A settlement between Apple and iOS developers includes a $100 million payout and changes to communication about payment alternatives.
Apple says the settlement ‘clarifies’ its policies on how iOS developers can contact their customers. That includes using information collected inside the app to inform customers about payment methods outside the App Store. The concession is the first in getting rid of Apple’s anti-steering rules.
These rules ban developers from referencing payment methods outside of Apple’s ecosystem. Apple updated its rules in June to allow developers to communicate with customers outside of their apps. But that update didn’t include the ability to discuss alternative payment methods.
If the proposed settlement is approved, that restriction would be removed. But communicating with users about alternative payment methods via email isn’t the most elegant solution. Most developers want the ability to tell users inside the app – to avoid paying the Apple Tax.
Apple is making a few other concessions as part of the proposed settlement to Cameron et al v. Apple Inc. The payout of $100 million will be split among small developers who earned $1 million or less “for all of their apps in every calendar year for developer accounts between 2015 and 2021.”
Apple has called the fund the Small Developer Assistance Fund. A website for eligible developers may go live once a judge has approved the settlement. Court filings show a proceeds tier ranging from one penny to over $1 million. Developers affected may see a minimum payment between $250 and $30,000 – depending on how many people submit approved claims. Any left over funds will go to the Girls Who Code non-profit organization.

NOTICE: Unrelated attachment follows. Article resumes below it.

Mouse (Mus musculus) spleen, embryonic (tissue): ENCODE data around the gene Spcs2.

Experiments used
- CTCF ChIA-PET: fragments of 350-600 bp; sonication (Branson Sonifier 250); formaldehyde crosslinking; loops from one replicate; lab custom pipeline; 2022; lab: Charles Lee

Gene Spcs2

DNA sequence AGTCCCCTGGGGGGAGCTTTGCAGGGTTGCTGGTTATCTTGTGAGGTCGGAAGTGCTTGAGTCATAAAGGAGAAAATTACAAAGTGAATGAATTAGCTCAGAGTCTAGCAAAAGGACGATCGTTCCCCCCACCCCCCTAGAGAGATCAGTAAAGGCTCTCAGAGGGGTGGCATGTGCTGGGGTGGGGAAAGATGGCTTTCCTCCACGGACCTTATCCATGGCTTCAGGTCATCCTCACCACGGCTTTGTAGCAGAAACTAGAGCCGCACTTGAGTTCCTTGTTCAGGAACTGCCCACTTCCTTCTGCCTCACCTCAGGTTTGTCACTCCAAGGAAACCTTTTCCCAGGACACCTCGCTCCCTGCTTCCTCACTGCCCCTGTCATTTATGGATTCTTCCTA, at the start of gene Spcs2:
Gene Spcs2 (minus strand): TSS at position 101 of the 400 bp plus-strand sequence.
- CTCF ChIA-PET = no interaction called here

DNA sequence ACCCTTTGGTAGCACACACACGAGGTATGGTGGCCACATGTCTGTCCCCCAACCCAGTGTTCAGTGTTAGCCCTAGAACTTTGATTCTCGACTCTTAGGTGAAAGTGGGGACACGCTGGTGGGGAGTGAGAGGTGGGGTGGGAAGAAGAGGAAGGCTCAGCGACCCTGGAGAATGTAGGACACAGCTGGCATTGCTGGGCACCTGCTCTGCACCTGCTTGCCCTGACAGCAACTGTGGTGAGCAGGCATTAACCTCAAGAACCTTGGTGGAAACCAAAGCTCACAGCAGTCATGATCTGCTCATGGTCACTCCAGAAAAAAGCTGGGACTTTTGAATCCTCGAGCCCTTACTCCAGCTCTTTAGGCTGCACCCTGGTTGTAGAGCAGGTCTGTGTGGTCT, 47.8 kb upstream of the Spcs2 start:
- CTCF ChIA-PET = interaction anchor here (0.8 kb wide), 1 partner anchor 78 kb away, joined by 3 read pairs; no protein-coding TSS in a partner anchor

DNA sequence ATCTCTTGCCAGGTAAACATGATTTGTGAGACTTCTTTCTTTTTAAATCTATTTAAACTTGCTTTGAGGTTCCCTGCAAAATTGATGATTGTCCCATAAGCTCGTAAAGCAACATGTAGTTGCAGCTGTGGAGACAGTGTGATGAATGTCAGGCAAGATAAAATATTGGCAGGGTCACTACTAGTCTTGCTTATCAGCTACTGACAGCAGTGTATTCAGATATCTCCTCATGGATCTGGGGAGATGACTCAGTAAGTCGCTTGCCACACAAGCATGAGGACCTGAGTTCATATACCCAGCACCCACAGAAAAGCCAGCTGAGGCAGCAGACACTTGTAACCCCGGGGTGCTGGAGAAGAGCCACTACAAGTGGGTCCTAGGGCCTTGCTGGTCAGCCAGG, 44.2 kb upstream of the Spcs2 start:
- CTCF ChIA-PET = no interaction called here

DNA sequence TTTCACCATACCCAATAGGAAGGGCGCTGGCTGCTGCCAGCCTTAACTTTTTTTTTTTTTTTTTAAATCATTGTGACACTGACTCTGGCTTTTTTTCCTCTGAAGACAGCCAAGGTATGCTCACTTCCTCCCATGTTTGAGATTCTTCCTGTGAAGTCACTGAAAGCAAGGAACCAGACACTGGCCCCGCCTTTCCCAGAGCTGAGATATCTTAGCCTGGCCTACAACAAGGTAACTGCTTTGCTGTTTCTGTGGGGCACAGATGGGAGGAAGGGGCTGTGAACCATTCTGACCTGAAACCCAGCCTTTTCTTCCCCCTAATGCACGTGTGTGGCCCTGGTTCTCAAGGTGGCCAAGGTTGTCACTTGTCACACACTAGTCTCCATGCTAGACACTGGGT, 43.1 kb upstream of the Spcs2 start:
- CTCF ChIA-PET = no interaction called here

Apple also promises to keep the App Store Small Business Program active for at least three years. That allows developers who earn less than $1 million in a year to apply for a reduced 15% sales commission on their sales. Apple also agrees to publish an annual transparency report about the App Store.
The report will include “meaningful statistics about the app review process. That includes the number of apps rejected for different reasons, the number of customer and developer accounts deactivated, objective data regarding search queries and results, and the number of apps removed from the App Store.” Apple is committing to releasing this transparency report for at least three years.
Apple will also open the app pricing process. Currently, developers can only choose between 100 price points for their app. Apple will expand the ability to choose between 500 price points for apps on the App Store.